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Lessons in Nutrition

By Desert Healthcare District
Desert Springs Middle School students enjoy apples during a mobile farmers’ market visit. Photo courtesy of the Desert Healthcare District

Do you know how to eat an artichoke? How about a pomegranate or kiwi?

These questions reflect a real consideration by those who teach children in public schools about healthy eating. If you’ve never been exposed to the aforementioned fruits and vegetables, there’s a good chance you won’t know how to eat them and benefit from their nutrients.

A pilot program presented by FIND Food Bank and the Desert Healthcare District gives Desert Hot Springs students access to seasonal produce. Using the Harvest of the Month curriculum through the Nutrition Education and Obesity Prevention branch of the California Department of Public Health, Desert Healthcare District Health Educator Vanessa Smith teaches students about the nutrients that foods contain, the daily amount of those nutrients a body needs, and the importance of basic information on food labels.

The hands-on component of the lesson is provided courtesy of a mini farmers’ market that FIND sets up at schools. In early October, Desert Springs Middle School was visited by the mobile market.

“The presentation was short (20 minutes) but students received snacks, information and even played games to test their skills while out and about, which can help them make healthier choices when shopping,” Smith said.

Initially, the market was planned as an opportunity to educate and serve about 500 students in nutrition classes.

“The coaches had a better idea,” said Lorena Marroquin, director of community impact for FIND. “They wanted to serve all of the students. We were able to serve all 1,000 students. That was a great idea to provide all of the snacks.”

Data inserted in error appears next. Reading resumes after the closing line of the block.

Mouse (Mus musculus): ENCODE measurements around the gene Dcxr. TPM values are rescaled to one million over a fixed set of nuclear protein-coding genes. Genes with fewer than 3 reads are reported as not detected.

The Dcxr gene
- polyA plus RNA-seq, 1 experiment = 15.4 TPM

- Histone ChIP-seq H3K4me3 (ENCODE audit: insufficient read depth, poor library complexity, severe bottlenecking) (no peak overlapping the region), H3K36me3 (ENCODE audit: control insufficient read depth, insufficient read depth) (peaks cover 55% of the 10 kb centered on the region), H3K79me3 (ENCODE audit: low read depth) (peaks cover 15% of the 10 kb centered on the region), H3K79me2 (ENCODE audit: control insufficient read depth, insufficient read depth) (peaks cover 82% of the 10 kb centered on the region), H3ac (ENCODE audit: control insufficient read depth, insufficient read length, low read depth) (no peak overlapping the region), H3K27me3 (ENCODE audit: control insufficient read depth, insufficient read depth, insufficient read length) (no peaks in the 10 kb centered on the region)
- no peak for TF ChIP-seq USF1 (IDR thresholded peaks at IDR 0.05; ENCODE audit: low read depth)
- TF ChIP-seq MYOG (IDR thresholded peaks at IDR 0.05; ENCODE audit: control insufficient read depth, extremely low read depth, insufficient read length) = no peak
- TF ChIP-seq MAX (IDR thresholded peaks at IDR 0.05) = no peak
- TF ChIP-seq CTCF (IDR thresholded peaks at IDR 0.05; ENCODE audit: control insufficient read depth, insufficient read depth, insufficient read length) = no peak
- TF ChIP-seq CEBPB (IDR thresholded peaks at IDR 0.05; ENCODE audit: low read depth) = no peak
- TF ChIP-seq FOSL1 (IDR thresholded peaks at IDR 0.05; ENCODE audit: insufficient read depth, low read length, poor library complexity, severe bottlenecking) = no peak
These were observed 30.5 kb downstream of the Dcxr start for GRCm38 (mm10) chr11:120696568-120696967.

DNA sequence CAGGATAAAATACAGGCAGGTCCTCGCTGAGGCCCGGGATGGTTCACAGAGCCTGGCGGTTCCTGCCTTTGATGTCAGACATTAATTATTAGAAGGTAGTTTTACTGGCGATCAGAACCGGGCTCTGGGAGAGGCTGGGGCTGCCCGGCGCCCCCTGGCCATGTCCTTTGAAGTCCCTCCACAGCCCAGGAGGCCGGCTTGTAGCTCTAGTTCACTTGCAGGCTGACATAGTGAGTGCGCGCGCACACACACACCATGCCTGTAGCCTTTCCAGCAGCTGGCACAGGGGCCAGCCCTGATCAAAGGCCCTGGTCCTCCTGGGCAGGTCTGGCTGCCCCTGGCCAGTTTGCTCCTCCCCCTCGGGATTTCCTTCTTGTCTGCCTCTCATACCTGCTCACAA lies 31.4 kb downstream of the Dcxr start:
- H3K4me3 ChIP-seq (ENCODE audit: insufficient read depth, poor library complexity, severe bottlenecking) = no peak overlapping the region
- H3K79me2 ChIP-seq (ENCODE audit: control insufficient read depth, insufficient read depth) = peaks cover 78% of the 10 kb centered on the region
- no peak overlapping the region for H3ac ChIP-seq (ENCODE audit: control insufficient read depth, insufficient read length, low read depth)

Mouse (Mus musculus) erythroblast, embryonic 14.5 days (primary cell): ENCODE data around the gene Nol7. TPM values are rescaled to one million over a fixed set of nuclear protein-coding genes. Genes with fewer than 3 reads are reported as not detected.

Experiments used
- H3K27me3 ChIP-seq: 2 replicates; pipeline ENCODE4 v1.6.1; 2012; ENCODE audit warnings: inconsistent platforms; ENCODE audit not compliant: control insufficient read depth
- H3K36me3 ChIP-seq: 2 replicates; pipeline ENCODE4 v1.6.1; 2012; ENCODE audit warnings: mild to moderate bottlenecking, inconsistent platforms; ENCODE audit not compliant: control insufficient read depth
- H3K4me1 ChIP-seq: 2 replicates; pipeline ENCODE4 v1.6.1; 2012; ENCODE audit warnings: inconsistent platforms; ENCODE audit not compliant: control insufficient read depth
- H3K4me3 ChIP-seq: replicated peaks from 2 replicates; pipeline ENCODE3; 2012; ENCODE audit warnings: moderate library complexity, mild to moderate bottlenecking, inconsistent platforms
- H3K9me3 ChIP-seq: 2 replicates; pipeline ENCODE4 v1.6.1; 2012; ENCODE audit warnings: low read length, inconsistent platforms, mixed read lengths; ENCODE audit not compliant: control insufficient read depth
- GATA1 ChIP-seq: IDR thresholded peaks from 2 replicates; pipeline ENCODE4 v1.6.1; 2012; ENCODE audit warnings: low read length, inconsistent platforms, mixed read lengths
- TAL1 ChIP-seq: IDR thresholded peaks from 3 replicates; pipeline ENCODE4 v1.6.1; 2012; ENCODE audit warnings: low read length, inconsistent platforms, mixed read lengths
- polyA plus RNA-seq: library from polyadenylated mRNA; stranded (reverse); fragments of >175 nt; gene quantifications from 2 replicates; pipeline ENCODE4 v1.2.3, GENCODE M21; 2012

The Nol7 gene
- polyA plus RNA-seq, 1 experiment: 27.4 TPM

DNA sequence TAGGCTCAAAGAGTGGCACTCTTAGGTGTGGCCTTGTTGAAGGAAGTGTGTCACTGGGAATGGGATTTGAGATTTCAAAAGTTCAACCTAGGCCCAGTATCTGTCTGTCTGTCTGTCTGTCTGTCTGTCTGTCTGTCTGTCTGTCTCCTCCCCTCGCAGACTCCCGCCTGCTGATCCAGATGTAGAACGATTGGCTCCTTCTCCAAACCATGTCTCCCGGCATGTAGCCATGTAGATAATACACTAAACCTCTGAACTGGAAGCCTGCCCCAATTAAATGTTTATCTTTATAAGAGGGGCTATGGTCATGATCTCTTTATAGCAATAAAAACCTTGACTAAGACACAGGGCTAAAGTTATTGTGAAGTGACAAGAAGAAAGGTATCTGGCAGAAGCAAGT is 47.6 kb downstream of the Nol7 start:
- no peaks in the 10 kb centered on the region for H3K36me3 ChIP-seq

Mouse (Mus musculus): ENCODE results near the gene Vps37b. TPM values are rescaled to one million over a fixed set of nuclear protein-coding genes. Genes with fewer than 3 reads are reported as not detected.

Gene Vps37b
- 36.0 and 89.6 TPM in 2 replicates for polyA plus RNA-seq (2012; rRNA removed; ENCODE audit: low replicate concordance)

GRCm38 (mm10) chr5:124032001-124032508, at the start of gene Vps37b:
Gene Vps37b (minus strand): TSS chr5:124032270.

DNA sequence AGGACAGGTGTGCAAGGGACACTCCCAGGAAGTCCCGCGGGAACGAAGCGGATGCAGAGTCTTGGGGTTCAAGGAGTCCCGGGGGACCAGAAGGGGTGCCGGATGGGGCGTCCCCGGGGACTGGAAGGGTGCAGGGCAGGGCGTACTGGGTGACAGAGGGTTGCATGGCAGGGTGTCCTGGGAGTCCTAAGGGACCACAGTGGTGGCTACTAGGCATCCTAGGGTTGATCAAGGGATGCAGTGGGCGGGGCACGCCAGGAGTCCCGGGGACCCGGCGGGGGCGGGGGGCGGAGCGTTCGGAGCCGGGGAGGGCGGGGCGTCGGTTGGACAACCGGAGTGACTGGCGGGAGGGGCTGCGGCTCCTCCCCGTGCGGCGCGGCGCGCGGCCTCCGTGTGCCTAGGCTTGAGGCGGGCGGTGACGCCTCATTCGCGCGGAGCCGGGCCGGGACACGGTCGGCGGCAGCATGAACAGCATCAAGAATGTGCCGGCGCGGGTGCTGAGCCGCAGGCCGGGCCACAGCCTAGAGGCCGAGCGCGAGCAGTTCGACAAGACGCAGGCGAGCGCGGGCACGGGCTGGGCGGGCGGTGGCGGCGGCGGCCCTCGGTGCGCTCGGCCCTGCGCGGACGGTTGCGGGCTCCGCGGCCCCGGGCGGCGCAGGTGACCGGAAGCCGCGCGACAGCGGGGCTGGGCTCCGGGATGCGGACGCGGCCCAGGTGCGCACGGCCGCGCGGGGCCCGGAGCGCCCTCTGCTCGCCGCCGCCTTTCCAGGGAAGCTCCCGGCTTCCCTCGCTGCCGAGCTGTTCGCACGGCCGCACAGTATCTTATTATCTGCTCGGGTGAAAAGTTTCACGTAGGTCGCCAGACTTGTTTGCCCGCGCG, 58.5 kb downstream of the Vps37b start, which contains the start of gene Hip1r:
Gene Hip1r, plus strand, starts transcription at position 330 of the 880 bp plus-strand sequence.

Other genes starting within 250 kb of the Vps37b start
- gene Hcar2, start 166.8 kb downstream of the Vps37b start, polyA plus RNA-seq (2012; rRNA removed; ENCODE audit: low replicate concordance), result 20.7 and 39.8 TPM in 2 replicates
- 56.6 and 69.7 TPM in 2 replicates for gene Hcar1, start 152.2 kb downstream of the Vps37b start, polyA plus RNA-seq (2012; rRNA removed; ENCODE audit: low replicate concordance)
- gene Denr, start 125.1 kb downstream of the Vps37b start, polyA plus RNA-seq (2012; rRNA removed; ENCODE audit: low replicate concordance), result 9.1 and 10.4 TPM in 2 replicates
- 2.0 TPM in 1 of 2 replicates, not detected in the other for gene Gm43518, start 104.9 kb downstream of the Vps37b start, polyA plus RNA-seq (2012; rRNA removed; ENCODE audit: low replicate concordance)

The snacks consisted of apples – produce is integral to FIND’s mission – and granola bars. Students were slow to approach the market displays, but soon warmed to the interactive lesson, Marroquin said.

“The thing with middle-schoolers is that they never tell you what they are thinking,” Smith asserted. “But seeing them enjoy the apples and being respectful to the information is the best way to say that the students appreciated the market.”

For Debbie Espinosa, FIND Food Bank CEO, the impact of the health education program is long term because it goes beyond feeding the students. Eating nutritious foods helps them perform better in school because they’re more cognizant, and potentially reduces childhood obesity and diabetes, she says.

“While they’re learning how to eat, we’re teaching them to eat healthy, rather than reversing bad habits, which is difficult to do,” adds Espinosa.

The pilot program is expected to be presented at other Desert Hot Springs schools through 2018.

For more information about the Desert Healthcare District’s healthy initiatives, visit www.dhcd.org.

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